· 5 min read
That stings: Study finds insecticide hurts queen bees’ egg-laying abilities
The world’s best-selling insecticide may impair the ability of a queen honey bee and her subjects to maintain a healthy colony, says new research led by a University of Nebraska-Lincoln entomologist.
The research examined the effects of imidacloprid, which belongs to a popular class of nicotine-based insecticides known as neonicotinoids. Honey bees often become exposed to neonicotinoids in the process of pollinating crops and ornamental plants while foraging for the nectar and pollen that feed their colonies.
Queen bees in colonies that were fed imidacloprid-laced syrup laid substantially fewer eggs – between one-third and two-thirds as many, depending on the dose of imidacloprid – than queens in unexposed colonies, the study reported.
“The queens are of particular importance because they’re the only reproductive individual laying eggs in the colony,” said lead author Judy Wu-Smart, assistant professor of entomology. “One queen can lay up to 1,000 eggs a day. If her ability to lay eggs is reduced, that is a subtle effect that isn’t (immediately) noticeable but translates to really dramatic consequences for the colony.”
Wu-Smart and her colleague, the University of Minnesota’s Marla Spivak, assessed colonies populated by 1,500, 3,000 and 7,000 honey bees. Some colonies received normal syrup, with others given syrup that contained imidacloprid in doses of 10, 20, 50 and 100 parts per billion, or PPB.
Colonies that consumed the imidacloprid also featured larger proportions of empty cells, the signature hexagonal hollows that serve as cribs for honey bee broods. About 10 percent of cells in the unexposed colonies were vacant, compared with 24, 31, and 48 percent of the 20, 50 and 100 PPB colonies, respectively. The finding suggests poor brood health in the exposed colonies, Wu-Smart said.
The researchers further found that exposed colonies collected and stored far less pollen, which they convert into a “bee bread” that provides crucial protein for recently hatched larvae. While more than four percent of the cells in unexposed hives contained pollen, less than one percent of cells in even the 10 PPB colonies did.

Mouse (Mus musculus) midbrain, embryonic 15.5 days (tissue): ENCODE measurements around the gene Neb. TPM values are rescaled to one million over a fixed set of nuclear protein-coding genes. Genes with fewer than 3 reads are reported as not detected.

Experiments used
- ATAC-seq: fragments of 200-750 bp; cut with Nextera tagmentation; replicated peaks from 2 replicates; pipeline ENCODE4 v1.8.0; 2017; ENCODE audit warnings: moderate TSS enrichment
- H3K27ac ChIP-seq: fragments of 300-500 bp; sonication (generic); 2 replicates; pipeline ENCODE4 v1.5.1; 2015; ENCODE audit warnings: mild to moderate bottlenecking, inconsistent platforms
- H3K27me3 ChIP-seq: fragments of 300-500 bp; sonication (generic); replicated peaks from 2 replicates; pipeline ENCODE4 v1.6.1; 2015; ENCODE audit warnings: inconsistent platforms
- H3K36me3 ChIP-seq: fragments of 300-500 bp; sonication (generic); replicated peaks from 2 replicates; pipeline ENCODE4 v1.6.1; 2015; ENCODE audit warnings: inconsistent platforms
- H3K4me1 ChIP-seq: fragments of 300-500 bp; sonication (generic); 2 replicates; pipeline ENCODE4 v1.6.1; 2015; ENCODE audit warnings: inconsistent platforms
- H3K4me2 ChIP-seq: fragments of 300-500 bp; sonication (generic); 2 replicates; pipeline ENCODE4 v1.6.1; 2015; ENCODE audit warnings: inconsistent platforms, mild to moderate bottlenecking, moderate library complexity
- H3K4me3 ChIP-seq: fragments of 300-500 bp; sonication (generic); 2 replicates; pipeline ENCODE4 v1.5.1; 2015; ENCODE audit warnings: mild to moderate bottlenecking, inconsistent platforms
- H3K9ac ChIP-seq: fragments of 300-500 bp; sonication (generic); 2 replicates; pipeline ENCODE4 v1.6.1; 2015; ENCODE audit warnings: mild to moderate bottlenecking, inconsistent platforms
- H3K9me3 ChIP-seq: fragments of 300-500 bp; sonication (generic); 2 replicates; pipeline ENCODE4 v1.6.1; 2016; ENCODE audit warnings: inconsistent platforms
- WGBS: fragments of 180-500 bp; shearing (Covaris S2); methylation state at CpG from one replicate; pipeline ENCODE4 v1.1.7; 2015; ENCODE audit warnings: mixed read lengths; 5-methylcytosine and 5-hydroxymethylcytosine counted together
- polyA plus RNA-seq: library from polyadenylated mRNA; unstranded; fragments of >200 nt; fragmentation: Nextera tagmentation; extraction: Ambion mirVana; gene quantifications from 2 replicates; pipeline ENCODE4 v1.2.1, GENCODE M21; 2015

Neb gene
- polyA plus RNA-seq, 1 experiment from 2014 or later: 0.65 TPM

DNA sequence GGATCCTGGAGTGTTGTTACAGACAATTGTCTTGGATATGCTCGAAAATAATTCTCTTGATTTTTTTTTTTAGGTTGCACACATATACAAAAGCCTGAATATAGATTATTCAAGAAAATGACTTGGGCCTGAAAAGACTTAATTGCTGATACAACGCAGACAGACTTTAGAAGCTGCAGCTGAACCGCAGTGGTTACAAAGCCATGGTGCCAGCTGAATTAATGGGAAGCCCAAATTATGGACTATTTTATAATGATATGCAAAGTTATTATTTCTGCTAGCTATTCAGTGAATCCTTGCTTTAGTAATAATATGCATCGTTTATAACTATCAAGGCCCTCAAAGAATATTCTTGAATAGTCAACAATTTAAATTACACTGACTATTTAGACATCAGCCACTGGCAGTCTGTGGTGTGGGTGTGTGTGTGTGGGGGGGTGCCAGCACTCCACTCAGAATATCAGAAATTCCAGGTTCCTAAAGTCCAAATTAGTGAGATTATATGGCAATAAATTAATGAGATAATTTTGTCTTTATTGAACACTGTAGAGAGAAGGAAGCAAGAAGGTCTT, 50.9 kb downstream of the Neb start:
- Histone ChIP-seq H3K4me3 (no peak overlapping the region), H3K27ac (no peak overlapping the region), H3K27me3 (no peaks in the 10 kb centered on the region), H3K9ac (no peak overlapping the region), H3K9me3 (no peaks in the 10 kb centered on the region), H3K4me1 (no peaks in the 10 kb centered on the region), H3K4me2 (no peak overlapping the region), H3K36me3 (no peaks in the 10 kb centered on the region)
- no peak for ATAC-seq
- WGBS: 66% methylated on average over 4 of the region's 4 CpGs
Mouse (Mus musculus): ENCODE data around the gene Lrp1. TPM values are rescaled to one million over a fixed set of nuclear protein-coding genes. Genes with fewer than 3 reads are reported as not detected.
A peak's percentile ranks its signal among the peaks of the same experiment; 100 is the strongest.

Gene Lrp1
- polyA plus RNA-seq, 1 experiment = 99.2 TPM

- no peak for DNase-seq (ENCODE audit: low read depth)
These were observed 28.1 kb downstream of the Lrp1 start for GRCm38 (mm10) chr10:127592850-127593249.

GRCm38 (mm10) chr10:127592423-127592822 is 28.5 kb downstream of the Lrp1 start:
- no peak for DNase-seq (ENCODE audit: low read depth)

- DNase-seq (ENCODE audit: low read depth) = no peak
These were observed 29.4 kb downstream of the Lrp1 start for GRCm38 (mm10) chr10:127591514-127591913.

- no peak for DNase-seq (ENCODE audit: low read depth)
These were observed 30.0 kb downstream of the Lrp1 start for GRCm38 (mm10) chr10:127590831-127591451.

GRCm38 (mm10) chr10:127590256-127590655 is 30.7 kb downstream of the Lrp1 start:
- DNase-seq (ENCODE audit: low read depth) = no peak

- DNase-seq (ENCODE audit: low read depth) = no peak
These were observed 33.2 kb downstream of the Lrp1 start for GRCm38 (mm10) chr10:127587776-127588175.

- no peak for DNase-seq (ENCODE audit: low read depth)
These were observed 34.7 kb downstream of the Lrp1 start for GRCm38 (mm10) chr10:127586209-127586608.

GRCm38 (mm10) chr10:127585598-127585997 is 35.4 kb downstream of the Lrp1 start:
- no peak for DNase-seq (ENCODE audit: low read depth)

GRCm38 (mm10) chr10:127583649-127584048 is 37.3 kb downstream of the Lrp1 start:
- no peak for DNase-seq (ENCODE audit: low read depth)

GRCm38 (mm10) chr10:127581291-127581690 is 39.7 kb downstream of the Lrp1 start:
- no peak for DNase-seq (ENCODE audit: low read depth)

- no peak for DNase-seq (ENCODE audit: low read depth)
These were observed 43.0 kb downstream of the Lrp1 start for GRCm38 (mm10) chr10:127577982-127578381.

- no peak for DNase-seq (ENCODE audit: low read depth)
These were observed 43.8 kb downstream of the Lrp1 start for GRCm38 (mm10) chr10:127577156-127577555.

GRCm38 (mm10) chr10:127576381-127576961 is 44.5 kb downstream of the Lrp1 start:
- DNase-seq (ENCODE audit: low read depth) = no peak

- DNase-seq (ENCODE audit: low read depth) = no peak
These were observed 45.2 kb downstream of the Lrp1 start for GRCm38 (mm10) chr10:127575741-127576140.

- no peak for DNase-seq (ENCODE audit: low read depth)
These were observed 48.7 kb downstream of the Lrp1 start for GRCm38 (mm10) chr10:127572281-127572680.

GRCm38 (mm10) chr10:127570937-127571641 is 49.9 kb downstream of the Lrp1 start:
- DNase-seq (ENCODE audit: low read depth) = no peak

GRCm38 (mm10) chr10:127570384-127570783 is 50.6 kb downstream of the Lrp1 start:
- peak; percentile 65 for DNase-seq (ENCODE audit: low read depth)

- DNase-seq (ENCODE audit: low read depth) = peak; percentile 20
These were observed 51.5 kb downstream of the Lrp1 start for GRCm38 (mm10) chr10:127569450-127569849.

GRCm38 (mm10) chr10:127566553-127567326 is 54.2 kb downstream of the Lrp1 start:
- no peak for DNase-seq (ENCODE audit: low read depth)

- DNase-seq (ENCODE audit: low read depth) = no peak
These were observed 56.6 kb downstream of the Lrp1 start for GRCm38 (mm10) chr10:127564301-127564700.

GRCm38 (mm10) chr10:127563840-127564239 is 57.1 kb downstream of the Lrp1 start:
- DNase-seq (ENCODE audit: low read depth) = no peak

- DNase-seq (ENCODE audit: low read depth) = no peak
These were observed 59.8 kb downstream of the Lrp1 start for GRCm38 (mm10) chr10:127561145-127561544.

And the honey bee equivalent of biohazard containment – the removal of mite-infested or diseased pupae before they can infect the hive – also suffered. An unexposed colony of 7,000 bees removed more than 95 percent of the ailing brood, but a 100 PPB colony eliminated only 74 percent and a 50 PPB colony just 63 percent. Wu-Smart said this reduction in hygienic behavior indicates that the exposed colonies could be more susceptible to pests and pathogens.
Yet Wu-Smart and Spivak also discovered that some of the insecticide’s apparent effects, such as decreasing the amount of time a queen spent moving through the hive or the number of worker bees foraging for food, dissipated as the size of a colony increased.
“What we can say is that smaller colonies tend to be more vulnerable, because the queens are more likely to become exposed,” Wu-Smart said. “When we look at our general beekeeping practices, the early spring is when colonies are at their smallest size. They’re coming out of winter, and a lot of them are naturally smaller.”
Unfortunately, Wu-Smart said, growers typically apply insecticides or sow insecticide-treated seeds at that same time. Even imidacloprid-treated crops that bees typically do not pollinate, such as corn, can contribute to exposure when winds sweep up the dust stirred by planting machines and carry it across miles of landscape. That dust can settle in willow trees, dandelions, clovers and other flowering plants that represent food sources for honey bees.
Though Wu-Smart said she doesn’t consider banning neonicotinoids a practical step in protecting honey bee colonies, she did advocate for regulating insecticide-treated seeds the same way the industry does with sprays and other application techniques.
“When you spray a pesticide, you have to consider things like wind and temperature to reduce drift,” she said. “You can’t aerial-spray on a windy day. With seed-treated products, there is no label telling (growers) that it’s been treated with an insecticide. There is no restriction as to when you can plant.
“When we do a lot of the extension outreach and talking to growers, many of them are unaware that this is even a problem. So just having that label on the bag saying that planting these seed treatments on a windy day could potentially cause some effects on bees could be useful.”
The new study represents another step toward understanding the complex, often intertwined ways that neonicotinoids and other insecticides affect honey bee colonies, Wu-Smart said.
“What we’re seeing now is that beekeepers will … check their hives, say that the hives look good, come back a few weeks later, and (see) the colony start to look really weak,” she said. “They’ll come back (again), and the colony is dead or dying. So it’s a slow decline of their colony health.
“In many of these cases, we want to figure out why these colonies are dwindling when they should be at their peak production. This is providing some of that insight. It’s not answering all the questions, but it’s definitely something to consider.”
Wu-Smart and Spivak published their findings in the journal Scientific Reports. The research was supported in part by a fellowship Wu-Smart received from the U.S. Environmental Protection Agency.